Wednesday, January 31, 2018

The Atlantic Shift

Listening to Monocle24, “The Atlantic Shift”, as if I of all people would need that. From Halifax to Hamburg, I will cross its cold waters twice this spring. Before summer, I also hope to make it to St Petersburg, Warsaw and Tel Aviv. So, spinning globe alright.

Giving a lecture on conservatism the other day, I came to think about how treacherous yet indispensable self-irony is. While Kierkegaard makes the distinction between “irony” and “humour”, with only the latter allowing for the fullness of love and reconciliation, it still seems as if even the most nihilistic forms of irony would be better than the seriousness by which many conservative people view themselves.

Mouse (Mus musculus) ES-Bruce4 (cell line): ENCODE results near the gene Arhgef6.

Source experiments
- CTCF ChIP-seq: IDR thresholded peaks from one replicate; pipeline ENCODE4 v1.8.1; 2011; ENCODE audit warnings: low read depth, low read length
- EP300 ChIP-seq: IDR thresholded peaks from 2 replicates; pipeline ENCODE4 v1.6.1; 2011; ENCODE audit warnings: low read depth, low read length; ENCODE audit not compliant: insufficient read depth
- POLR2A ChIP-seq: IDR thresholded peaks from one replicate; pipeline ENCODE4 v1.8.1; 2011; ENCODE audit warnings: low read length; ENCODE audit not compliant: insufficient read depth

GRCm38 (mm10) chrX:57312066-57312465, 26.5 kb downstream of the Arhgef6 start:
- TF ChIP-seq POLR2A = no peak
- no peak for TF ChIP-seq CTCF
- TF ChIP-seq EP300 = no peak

Yesterday, Per Gudmundson suggested that “more responsible politicians” would have closed the door for refugees from Uzbekistan (and thereby preventing Rakhmat Akilov from carrying out his terror attack in Stockholm last year). No, "more responsible politicians” would have prevented Uzbekistan from sliding into authoritarianism in the first place. As I have said repeatedly, there is no going back to a world of closed doors. The 21st century should be a time when we domesticate the global, not a time of isolationism and unchecked fear of those who are ever so slightly different from ourselves. Never before in human history have we been more alike, maybe that is also part of the reason why we seem so obsessed with whatever differences that remain?

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